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Of oceans and plastic

In case you missed it , June 8 was World Oceans Day. The idea of an annual day to bring awareness to ocean issues was proposed in 1992 by Canadian organizations at the United Nations Earth Summit in Rio de Janeiro, Brazil, and readily adopted.
THE HAUL An hour's garbage picking on a beach in Haida Gwaii yields all manner of fishing industry waste as well as telltale items like Asian water bottles and a tube of Russian toothpaste. Photo by Leslie Anthony

In case you missed it, June 8 was World Oceans Day. The idea of an annual day to bring awareness to ocean issues was proposed in 1992 by Canadian organizations at the United Nations Earth Summit in Rio de Janeiro, Brazil, and readily adopted. This year's incarnation brought me particular cause for reflection as it fell on the day I finished a boat trip with Bluewater Adventures through Gwaii Haanas National Park Reserve, National Marine Conservation Area Reserve, and Haida Heritage Site. Part of the fabled Haida Gwaii archipelago and jointly administered by the Haida Nation and Parks Canada, Gwaii Haanas is the world's first representitive area, protected from the summit of its mountains to the ocean floor. As one of the crown jewels of Canada's national park system, the interconnections of land and sea here are truly realized and curated—whether it be the intertidal splendour of Burnaby Narrows, the much-on-display energy transfer from sea to forest by seabirds and bears, or ancient Haida fishing weirs and clam middens revealed at low tide.

Travel in Gwaii Haanas involves appreciating this interactive ecological jigsaw and, when chance presents, aiding its preservation. Such was the case one morning when, anchored near its southern end, we cruised up an inlet in a Zodiac, then bushwhacked over an isthmus through serious blowdown and boulder-like grass tussocks to explore an unnamed half-moon beach exposed to the full force of the Pacific. Otter and deer tracks crisscrossed black sand and ravens screamed indignation as we marvelled at the massive log piles marking tide line. The secluded cove was lovely, but we had a greater mission: being first on this beach after a wild winter of storms, we fanned out, burlap sacks in hand, to pick up plastic. You didn't have to go far to find a first bit, and then you were pretty much stooped over for the next hour.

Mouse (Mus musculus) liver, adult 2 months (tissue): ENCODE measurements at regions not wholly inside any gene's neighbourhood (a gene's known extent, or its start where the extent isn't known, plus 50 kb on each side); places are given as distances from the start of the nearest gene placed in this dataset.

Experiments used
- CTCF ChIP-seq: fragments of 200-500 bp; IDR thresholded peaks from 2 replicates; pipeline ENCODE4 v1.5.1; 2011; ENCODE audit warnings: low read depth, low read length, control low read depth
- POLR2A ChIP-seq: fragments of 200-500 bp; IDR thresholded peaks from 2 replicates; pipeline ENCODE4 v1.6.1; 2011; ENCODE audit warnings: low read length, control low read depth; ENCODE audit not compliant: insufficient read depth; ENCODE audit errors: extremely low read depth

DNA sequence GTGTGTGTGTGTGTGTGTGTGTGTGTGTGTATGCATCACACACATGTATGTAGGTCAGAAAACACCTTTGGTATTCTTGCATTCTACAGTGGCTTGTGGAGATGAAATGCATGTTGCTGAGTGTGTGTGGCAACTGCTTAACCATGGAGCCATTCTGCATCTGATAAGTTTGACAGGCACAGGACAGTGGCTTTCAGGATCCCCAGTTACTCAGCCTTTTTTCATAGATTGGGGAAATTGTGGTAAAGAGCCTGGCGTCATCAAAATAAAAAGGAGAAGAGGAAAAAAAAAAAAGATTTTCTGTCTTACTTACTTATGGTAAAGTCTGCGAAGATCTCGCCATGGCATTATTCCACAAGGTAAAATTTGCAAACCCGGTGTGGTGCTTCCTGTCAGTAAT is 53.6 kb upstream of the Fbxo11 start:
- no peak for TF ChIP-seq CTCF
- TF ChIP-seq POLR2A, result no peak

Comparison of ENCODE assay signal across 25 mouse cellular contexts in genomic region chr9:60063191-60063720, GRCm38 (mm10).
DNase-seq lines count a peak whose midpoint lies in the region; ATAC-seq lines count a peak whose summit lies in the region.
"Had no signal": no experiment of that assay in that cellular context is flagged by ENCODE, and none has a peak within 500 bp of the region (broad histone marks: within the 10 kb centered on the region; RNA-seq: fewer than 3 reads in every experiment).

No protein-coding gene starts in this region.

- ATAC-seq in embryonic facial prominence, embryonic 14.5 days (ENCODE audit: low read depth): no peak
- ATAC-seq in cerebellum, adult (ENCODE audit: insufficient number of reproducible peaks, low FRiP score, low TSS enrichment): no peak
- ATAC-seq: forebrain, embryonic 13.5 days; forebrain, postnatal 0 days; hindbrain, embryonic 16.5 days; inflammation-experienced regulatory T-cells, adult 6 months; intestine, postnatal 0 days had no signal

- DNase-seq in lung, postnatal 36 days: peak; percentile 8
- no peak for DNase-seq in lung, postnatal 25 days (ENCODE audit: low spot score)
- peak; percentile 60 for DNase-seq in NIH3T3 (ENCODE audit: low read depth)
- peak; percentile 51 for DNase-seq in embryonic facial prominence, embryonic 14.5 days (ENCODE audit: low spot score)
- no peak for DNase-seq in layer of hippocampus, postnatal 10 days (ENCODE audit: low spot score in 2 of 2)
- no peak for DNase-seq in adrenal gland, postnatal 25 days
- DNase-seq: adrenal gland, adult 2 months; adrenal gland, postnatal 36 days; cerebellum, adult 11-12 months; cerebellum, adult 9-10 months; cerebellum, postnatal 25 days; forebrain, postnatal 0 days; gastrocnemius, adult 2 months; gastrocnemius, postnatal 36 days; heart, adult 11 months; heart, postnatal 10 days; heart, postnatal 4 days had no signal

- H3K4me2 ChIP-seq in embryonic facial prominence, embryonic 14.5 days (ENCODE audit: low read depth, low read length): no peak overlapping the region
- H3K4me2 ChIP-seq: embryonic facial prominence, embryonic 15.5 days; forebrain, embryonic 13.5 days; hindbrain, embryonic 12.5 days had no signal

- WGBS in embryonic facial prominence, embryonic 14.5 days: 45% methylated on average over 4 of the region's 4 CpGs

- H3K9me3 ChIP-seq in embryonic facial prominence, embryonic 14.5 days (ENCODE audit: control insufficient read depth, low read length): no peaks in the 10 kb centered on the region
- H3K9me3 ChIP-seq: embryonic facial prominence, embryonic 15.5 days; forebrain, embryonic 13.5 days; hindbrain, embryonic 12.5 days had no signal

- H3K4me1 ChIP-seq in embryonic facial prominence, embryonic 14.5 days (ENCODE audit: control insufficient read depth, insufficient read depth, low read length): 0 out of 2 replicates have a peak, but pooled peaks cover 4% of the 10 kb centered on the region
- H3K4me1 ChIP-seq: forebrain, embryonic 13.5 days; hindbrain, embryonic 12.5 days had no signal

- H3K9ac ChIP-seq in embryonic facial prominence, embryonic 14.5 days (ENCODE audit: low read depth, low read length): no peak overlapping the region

Most common were cheap plastic water bottles, whole or broken into bits, hinting at the microplastics already working themselves into sand, plankton, seaweed, fish, and everything higher up the food chain. There were other common items—Styrofoam of every size, colour, and description, and fishing nets and floats on a similar spectrum. Not as common but plentiful enough were fishing-boat crates, fuel and food bottles, dishwashing pads, plastic cigar tips, and toothbrushes. Amidst this desultory bricolage I also made the find of my life—a small fish-net float of green, mouth-blown glass from the only place they're still made, Japan. Plucking such a genuine treasure from the trash heap of humanity spoke to the distance flotsam and jetsam can travel.

Heaving the bursting sacks back across the peninsula, word came over the radio of a humpback whale in the bay where we'd anchored, and our pace increased. We could see it spouting in the distance as we loaded into the Zodiac, but by the time we reached the boat it was nowhere to be seen. Raising the mainsail and heading west, gulls, cormorants, and eagles divebombed a knot of fish boiling at the surface; as we scanned the distant horizon for a tell-tale spout, the whale suddenly surfaced, rolling through fish and birds with its mouth open not 20 metres off the bow, slapping the water with its fin. It took a few more mouthfuls while steadily watching us, then disappeared into the swell.

I couldn't help think of the plastic we'd just hauled off the beach—a tiny fraction of what was in the water. How many times had this whale opened its mouth for a snack only to suck in an unwelcome piece of plastic? Whales were washing up all over the world with bellies full of the stuff. I'd been told before I embarked that a few grey whales washed up in Haida Gwaii this spring, and people were worried—though necropsy results hadn't yet been returned.

On the heels of World Oceans Day, while volunteers cleaned beaches around the country, the federal government announced funding for ocean clean-up, following up with an announcement of a coming ban on single-use plastics. This is welcome news, but no cause to raise a personal foot from the gas-pedal of environmental stewardship, especially when you know what's at stake.

A few days after we'd seen the whale, we'd gone ashore for an evening beach walk. Without thinking, I picked up the first piece of plastic I came across. Then the next, and the one after that. Soon I had a pile. I looked around and saw that everyone else was doing exactly the same thing.